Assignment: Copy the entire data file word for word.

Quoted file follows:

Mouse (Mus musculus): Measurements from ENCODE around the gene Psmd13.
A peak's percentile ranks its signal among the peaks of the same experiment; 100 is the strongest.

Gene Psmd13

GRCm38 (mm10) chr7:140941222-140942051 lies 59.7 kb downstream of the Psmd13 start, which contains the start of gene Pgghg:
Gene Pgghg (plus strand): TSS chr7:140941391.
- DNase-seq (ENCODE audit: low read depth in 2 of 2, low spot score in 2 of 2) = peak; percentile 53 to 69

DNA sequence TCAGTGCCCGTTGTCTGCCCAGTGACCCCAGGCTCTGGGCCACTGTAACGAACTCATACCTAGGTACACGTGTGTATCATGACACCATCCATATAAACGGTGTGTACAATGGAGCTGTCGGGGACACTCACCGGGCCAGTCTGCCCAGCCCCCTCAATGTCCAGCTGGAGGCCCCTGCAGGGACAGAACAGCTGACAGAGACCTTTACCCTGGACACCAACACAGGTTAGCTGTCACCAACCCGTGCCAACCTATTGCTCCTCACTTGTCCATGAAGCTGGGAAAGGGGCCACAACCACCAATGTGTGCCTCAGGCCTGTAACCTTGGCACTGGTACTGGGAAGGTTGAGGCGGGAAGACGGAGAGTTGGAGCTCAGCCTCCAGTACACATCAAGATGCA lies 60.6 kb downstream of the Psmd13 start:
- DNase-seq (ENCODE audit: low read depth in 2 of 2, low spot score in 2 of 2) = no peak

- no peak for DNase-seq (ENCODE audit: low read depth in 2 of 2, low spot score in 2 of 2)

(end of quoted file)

Mouse (Mus musculus): Measurements from ENCODE around the gene Psmd13.
A peak's percentile ranks its signal among the peaks of the same experiment; 100 is the strongest.

Gene Psmd13

GRCm38 (mm10) chr7:140941222-140942051 lies 59.7 kb downstream of the Psmd13 start, which contains the start of gene Pgghg:
Gene Pgghg (plus strand): TSS chr7:140941391.
- DNase-seq (ENCODE audit: low read depth in 2 of 2, low spot score in 2 of 2) = peak; percentile 53 to 69

DNA sequence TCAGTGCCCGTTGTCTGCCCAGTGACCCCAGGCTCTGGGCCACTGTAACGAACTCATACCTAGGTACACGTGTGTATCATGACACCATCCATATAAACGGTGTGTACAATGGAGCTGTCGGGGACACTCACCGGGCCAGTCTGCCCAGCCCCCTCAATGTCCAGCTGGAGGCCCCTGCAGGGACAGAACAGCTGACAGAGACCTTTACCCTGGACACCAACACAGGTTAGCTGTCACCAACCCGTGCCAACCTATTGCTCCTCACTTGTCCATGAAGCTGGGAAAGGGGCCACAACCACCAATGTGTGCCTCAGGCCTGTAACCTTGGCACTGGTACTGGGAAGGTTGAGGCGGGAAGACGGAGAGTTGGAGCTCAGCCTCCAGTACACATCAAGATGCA lies 60.6 kb downstream of the Psmd13 start:
- DNase-seq (ENCODE audit: low read depth in 2 of 2, low spot score in 2 of 2) = no peak

- no peak for DNase-seq (ENCODE audit: low read depth in 2 of 2, low spot score in 2 of 2)